Deformation-induced supersaturation in the immiscible Cu-Ag systemWednesday (26.09.2018) 15:00 - 15:15 S1/01 - A1 Part of:
Mechanical alloying by severe plastic deformation can be used to synthesize alloys with solubilities far beyond equilibrium. This processing method has already been successfully applied to different immiscible systems, but the underlying processes that realize deformation-induced supersaturation have not been entirely clarified until now.
In this work, cast and powder compacted Cu-Ag alloys with low volume fractions of Ag were severely deformed by high-pressure torsion. The as-cast structures show some inherent structural inhomogeneities, such as eutectic regions and strong variations in the structural sizes. On the other hand, for powder compacted materials, a similar particle size of Cu and Ag was used to provide more evenly distributed phase dimensions.
In general, a similar deformation behavior was observed for both cast and powder material. At low applied strains, a lamellar microstructure is formed through co-deformation of Cu and Ag. With ongoing deformation, the homogenous thinning of Ag results in the dissolution of Ag in the Cu matrix and single-phase supersaturated solid solutions are obtained. The required applied strain to reach a steady-state regime strongly depends on the initial size of the Ag regions. In the cast alloys, a bimodal initial Ag precipitate size distribution is present, with Ag existing in spherical precipitates well below 100 nm and around several µm. The small Ag grains dissolve first at relatively low applied strains (γ<30), while the larger ones require an applied strain of about 300 to fully dissolve. In the powder compacted alloys, all Ag regions have dimensions around 20-60 µm and they are continuously dissolved until at a strain of around γ~500 a homogenous single-phase solid solution is obtained. The dissolution process is also reflected in the hardening behavior of the alloys, unraveling characteristic hardening regimes for cast and powder alloys.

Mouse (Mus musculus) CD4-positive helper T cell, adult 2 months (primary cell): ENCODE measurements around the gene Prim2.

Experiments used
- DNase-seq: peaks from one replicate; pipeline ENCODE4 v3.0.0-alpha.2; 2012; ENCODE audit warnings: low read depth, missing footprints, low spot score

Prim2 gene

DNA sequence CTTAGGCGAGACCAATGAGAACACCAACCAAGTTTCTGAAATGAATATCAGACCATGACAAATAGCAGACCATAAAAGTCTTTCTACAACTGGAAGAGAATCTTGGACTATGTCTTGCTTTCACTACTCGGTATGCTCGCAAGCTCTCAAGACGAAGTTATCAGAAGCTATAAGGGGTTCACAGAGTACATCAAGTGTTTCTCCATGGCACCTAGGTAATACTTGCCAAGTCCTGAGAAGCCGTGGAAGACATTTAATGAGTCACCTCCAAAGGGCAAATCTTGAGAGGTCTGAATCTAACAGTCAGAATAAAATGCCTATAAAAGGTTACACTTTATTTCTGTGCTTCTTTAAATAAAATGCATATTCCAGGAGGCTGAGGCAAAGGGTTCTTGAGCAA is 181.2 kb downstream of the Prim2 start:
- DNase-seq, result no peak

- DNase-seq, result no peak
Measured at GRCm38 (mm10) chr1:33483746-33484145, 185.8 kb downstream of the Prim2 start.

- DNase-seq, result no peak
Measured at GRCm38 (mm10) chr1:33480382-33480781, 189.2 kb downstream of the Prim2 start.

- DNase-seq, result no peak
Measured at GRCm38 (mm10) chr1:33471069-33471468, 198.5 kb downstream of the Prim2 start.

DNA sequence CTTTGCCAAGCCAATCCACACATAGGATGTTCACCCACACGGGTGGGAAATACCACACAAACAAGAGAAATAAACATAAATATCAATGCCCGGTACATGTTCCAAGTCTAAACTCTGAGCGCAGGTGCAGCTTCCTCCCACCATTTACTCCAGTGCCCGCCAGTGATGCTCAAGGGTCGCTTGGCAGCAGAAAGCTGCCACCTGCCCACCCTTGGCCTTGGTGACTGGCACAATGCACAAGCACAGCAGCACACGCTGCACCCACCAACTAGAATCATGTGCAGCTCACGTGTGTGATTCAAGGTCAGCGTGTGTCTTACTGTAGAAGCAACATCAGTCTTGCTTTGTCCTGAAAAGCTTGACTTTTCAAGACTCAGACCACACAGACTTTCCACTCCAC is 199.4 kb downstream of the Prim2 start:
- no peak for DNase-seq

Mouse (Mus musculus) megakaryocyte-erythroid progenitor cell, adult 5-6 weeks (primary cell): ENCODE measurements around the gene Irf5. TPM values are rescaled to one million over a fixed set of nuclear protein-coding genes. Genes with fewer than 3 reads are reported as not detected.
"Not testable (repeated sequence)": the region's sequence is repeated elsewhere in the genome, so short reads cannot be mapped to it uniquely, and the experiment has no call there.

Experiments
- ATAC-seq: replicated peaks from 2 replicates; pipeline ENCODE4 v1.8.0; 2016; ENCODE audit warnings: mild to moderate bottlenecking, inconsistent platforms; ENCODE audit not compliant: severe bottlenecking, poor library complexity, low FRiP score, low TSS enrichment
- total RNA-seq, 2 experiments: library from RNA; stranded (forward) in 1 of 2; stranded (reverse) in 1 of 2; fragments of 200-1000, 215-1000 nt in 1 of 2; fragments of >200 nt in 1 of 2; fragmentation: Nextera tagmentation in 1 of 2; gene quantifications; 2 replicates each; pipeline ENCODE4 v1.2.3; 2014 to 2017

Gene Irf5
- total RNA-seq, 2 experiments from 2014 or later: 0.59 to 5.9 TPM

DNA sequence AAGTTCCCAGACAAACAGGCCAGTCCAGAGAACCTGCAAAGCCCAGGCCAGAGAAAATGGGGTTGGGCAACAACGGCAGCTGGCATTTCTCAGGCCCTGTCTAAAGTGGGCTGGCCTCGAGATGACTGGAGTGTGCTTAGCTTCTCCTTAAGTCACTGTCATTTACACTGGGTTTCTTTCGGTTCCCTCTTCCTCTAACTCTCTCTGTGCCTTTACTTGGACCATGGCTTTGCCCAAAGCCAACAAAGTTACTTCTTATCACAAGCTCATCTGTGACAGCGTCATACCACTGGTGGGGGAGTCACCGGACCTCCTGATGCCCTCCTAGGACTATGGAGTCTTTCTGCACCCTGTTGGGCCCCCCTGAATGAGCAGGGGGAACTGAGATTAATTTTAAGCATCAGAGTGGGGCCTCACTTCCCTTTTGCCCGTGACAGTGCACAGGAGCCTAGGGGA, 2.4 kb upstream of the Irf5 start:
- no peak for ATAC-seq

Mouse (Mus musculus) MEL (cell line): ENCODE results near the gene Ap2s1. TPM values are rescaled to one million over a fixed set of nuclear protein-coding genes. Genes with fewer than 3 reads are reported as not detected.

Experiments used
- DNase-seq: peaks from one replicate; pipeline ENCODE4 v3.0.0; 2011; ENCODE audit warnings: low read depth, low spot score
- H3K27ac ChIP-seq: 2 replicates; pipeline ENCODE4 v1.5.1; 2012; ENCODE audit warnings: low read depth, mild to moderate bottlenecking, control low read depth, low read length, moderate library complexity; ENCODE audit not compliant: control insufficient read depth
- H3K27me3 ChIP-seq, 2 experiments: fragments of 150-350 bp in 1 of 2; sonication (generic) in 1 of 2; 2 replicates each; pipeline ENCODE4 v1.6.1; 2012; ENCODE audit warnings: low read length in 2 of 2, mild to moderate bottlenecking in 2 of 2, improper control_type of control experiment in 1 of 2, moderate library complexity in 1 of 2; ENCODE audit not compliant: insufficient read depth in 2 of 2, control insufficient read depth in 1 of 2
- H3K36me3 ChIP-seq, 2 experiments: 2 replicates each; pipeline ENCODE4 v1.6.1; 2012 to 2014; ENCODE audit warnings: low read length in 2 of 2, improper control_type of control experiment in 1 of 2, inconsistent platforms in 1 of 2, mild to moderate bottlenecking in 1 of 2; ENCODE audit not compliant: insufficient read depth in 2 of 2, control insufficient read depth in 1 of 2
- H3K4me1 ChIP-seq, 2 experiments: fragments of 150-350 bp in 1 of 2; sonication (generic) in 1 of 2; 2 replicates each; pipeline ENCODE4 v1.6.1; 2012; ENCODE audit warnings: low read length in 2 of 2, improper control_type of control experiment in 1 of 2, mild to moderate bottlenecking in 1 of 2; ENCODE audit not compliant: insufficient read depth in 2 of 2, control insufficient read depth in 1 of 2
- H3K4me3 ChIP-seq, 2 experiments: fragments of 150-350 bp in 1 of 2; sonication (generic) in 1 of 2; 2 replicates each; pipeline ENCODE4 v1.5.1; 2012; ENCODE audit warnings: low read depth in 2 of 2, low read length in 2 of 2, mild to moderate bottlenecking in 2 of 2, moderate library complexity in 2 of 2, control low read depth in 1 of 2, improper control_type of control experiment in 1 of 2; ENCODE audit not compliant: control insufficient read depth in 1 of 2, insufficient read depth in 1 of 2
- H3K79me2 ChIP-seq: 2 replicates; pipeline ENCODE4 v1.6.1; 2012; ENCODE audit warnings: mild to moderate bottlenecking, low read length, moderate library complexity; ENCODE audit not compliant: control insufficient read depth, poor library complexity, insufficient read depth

High resolution transmission electron microscopy studies revealed that Cu/Ag phase boundaries remain atomically sharp for lamella thicknesses down to about ~10 nm. Further thinning below this critical lamella thickness leads to a roughening of the interfaces, possibly induced by dislocation slip across the Cu/Ag phase boundaries. The present results indicate that the solid solution of Cu and Ag is energetically more favorable than the lamellar configuration, if a critical phase dimension is reached, and thereby, facilitating the dissolution process further.